Pension Trustees must have professional insurance - official
Posted Thursday, December 19 2013 at 02:00
216 trustees have been licensed to take part in the liberalised pension sector.
ENTEBBE- Entities seeking to undertake trustee services in the liberalised pension sector must have professional indemnity insurance covers to guard them against huge financial losses, the Uganda Retirement Benefits Regulatory Authority (URBRA) interim chief executive officer has said.
Speaking at a business reporters’ retreat in Entebbe recently, Mr Moses Bekabye said the cover help trustees, who will be responsible for making investment decision on behalf of pension schemes under a liberalised pension environment, not to pay huge sums of money as a result of unintentional financial loss.
“We don’t want to scare away trustees but we encourage them to have professional indemnity insurance so that they don’t suffer personally in case of an accidental loss,” Mr Bekabye said.
Trustees will be charged with ensuring the safety of savers’ money by investing it in investment vehicles that guarantee high returns.
So far, 216 trustees have been licensed to take part in the liberalised pension sector, including five corporate and 211 individual trustees.
Currently, National Social Security Fund (NSSF), the national pensions fund has monopoly over the 15 per cent mandatory contributions that employers remit on behalf of their employees as savings.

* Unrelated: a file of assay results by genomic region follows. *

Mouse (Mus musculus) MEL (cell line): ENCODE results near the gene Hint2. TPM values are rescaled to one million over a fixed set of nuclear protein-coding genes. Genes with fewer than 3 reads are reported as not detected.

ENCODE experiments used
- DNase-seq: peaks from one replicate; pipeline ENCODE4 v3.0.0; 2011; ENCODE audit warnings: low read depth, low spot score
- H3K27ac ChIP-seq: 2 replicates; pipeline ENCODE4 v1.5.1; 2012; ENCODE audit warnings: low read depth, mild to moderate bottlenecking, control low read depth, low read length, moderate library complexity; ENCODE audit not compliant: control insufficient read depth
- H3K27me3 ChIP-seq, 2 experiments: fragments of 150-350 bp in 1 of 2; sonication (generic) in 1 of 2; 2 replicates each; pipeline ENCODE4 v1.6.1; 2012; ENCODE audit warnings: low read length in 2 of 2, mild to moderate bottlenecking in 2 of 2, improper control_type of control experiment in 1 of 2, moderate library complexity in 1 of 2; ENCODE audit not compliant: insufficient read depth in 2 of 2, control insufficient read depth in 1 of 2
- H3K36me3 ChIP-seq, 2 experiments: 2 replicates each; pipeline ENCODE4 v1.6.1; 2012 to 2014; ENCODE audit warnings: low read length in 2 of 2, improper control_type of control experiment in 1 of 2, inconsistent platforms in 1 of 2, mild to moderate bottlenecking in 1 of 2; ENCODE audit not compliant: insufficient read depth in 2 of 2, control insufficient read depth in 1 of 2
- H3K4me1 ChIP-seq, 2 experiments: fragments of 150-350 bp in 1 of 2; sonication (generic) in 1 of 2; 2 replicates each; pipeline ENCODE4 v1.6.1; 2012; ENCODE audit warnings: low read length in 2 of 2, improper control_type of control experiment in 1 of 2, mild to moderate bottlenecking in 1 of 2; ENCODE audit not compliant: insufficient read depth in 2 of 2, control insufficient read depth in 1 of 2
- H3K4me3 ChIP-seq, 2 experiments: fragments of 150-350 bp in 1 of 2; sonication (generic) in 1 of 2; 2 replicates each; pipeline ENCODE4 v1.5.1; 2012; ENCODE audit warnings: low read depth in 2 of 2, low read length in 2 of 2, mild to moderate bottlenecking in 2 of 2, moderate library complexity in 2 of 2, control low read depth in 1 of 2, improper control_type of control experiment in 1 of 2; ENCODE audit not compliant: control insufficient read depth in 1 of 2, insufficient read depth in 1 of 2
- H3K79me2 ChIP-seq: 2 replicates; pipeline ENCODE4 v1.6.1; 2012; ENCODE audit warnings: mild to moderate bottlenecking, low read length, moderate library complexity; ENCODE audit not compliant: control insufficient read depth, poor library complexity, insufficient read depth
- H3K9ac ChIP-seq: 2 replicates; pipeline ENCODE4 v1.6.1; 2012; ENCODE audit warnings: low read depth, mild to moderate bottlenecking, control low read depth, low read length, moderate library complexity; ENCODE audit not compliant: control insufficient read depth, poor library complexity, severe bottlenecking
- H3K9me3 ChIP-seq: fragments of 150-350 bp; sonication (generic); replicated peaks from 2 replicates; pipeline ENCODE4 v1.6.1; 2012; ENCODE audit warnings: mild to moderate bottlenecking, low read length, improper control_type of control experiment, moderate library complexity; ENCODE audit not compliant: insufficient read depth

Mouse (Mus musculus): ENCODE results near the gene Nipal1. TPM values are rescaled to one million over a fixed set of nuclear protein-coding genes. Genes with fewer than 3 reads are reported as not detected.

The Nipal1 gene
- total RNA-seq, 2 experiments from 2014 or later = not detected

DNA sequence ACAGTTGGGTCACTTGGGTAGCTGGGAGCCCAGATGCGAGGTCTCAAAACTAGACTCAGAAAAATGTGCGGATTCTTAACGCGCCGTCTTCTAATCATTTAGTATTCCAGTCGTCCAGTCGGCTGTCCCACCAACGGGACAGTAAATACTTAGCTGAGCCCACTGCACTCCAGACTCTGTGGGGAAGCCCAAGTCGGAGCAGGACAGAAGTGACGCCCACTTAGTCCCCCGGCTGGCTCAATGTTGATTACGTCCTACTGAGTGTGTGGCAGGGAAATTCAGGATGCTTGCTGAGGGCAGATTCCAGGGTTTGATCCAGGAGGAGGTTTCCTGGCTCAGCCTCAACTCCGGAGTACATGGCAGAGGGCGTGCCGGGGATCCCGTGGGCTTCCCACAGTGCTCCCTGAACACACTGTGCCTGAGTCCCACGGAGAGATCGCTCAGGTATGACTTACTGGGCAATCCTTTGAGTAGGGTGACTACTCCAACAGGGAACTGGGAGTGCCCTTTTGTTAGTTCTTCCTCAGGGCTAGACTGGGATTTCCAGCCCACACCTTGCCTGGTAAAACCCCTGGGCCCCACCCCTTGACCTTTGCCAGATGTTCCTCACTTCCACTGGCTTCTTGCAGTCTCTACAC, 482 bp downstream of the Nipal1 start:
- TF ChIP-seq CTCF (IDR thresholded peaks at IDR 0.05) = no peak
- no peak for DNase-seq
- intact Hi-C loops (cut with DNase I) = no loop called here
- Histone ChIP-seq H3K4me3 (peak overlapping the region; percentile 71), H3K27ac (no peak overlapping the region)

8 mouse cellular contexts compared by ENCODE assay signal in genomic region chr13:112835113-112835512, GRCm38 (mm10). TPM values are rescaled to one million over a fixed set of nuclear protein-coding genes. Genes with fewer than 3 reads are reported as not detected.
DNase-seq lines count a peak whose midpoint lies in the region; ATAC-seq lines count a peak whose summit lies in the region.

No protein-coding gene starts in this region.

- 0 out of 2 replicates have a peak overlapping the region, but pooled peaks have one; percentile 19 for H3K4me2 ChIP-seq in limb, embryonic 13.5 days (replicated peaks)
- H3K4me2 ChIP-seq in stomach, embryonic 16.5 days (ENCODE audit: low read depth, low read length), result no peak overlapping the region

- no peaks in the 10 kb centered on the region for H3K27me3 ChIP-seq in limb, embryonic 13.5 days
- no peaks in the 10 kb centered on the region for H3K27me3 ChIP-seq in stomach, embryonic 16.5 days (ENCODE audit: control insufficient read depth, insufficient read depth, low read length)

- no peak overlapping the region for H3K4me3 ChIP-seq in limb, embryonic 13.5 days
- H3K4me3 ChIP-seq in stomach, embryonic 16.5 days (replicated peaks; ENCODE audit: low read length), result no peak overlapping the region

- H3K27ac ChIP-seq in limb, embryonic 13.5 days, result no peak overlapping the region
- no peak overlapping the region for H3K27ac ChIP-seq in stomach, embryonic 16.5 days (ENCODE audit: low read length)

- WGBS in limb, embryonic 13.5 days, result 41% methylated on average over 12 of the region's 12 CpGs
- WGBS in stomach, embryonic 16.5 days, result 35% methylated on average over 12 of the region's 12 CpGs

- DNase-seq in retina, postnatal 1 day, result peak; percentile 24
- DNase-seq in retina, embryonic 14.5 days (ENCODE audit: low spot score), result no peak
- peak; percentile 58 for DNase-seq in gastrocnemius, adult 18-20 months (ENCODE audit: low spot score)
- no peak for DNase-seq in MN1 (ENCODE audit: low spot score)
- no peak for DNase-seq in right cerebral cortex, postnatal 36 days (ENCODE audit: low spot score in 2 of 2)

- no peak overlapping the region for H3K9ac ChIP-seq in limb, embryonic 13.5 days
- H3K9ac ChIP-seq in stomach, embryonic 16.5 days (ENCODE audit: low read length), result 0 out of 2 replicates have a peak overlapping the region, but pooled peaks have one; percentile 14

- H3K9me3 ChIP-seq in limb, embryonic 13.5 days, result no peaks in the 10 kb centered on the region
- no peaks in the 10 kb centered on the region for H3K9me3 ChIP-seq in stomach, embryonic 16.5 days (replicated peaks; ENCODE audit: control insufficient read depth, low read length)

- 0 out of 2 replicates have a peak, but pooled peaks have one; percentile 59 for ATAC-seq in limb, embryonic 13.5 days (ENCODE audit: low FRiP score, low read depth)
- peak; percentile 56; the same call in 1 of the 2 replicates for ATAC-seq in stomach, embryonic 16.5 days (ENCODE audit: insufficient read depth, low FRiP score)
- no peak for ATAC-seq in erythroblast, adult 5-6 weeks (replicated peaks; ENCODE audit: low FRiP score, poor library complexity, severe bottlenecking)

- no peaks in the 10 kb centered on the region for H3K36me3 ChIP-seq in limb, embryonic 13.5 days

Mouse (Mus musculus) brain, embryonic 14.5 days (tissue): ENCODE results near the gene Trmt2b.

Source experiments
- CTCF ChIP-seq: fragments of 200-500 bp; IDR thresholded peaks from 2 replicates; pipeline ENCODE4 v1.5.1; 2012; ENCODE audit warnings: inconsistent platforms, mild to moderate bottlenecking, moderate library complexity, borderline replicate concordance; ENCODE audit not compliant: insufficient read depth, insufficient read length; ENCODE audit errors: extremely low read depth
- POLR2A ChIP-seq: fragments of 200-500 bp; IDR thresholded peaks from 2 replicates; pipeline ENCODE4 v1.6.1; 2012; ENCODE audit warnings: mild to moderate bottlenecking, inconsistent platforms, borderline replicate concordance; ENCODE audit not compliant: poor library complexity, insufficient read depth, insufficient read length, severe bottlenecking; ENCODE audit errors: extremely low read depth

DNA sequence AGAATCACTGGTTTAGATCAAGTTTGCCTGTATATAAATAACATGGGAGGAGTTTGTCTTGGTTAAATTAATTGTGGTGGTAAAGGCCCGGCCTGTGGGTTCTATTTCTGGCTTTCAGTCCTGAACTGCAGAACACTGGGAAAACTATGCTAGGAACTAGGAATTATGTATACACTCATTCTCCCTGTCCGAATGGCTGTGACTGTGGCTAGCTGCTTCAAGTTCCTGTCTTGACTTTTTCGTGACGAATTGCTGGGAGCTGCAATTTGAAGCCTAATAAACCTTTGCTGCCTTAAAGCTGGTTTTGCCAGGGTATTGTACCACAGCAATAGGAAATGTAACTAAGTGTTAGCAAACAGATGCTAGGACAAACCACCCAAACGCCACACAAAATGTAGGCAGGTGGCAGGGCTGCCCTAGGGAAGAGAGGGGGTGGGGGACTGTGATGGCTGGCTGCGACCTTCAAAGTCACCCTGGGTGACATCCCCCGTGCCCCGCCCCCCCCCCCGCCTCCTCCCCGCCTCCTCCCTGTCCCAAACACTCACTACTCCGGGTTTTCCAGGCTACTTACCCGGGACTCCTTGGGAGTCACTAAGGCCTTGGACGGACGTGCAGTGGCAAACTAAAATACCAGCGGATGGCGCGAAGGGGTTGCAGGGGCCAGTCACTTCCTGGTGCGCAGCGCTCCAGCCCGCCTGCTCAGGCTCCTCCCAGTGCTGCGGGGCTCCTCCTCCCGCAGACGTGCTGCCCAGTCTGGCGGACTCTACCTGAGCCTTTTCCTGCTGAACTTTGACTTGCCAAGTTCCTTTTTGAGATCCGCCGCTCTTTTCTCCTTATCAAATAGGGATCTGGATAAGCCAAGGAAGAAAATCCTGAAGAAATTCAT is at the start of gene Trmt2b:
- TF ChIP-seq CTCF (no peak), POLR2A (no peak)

The current law is also restrictive to businesses employ five workers and above, limiting the scope of pension coverage.
The opening up of the sector will, however, see more players coming on board, something that will bring about competition in the provision of services, increase efficiency and transparency, improve governance and bring about innovative products in the market.
To date, 45 schemes have applied to provide pension scheme services, including NSSF, Uganda Revenue Authority, Monitor Publications, British American Tobacco, Standard Chartered Bank, Bank of Uganda, Tullow, Uganda Communication Commission and Nile Breweries, among others.
Mr Bekabye noted that NSSF did not have enough capacity to exploit the huge pension potential in Uganda, especially in the informal sector, explaining why it covers about 9,000 employees out of the 11 million people in employment.